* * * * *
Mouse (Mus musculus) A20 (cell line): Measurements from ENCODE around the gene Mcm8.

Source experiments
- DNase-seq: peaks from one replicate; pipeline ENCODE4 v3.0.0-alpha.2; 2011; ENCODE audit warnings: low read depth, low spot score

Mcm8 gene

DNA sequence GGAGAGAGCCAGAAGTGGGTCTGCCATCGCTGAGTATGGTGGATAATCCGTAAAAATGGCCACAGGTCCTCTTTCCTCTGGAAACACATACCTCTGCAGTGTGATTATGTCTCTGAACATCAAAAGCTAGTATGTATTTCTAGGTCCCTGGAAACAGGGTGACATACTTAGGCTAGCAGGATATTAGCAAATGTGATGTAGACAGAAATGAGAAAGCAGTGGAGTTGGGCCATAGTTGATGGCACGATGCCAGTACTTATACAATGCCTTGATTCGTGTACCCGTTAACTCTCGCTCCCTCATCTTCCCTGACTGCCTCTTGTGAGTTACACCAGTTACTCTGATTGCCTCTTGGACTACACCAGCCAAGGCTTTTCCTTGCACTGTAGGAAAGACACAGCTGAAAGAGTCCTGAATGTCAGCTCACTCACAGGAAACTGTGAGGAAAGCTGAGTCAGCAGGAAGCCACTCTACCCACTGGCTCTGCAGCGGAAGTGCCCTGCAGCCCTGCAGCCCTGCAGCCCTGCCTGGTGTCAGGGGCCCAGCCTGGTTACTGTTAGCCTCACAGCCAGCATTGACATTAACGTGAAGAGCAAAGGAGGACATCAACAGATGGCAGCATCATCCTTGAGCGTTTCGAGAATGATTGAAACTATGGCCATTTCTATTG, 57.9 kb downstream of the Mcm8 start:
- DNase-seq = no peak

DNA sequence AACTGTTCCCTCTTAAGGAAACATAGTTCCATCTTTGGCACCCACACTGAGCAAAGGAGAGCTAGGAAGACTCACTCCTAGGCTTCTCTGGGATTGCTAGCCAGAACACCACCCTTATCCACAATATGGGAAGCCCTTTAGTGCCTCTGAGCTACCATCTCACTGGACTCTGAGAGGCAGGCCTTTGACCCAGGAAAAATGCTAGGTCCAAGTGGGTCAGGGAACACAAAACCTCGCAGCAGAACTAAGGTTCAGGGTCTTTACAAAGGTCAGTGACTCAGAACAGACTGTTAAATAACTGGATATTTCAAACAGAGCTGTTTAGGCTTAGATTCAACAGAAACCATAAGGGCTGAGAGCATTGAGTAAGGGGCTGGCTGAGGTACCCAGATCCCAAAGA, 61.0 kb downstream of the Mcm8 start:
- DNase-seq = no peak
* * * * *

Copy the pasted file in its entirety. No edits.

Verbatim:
Mouse (Mus musculus) A20 (cell line): Measurements from ENCODE around the gene Mcm8.

Source experiments
- DNase-seq: peaks from one replicate; pipeline ENCODE4 v3.0.0-alpha.2; 2011; ENCODE audit warnings: low read depth, low spot score

Mcm8 gene

DNA sequence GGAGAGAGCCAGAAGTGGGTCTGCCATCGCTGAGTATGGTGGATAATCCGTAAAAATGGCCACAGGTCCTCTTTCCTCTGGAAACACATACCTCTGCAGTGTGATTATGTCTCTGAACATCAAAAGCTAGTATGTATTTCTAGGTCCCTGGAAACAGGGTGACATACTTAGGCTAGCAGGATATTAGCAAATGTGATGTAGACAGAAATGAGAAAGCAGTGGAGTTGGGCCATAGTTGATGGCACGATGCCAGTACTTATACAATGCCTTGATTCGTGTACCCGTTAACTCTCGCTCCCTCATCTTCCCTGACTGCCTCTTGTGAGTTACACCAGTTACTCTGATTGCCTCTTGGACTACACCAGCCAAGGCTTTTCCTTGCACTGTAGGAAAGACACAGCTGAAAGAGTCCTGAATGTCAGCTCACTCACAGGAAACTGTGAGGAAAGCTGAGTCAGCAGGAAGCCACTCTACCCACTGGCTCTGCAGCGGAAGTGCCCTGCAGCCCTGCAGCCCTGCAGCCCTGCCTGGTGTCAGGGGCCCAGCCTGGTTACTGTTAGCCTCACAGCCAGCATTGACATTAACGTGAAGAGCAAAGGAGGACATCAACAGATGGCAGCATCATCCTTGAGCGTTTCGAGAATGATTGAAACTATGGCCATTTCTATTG, 57.9 kb downstream of the Mcm8 start:
- DNase-seq = no peak

DNA sequence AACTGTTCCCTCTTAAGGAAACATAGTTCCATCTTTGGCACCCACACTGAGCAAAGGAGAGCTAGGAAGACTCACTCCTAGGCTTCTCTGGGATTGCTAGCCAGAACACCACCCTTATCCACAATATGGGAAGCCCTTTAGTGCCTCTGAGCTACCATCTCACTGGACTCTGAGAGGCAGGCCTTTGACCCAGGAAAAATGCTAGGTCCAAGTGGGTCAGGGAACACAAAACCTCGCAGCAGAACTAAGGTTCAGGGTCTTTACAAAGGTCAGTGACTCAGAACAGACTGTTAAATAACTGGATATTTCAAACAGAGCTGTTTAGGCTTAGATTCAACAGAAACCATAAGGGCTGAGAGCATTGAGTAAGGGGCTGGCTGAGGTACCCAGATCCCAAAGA, 61.0 kb downstream of the Mcm8 start:
- DNase-seq = no peak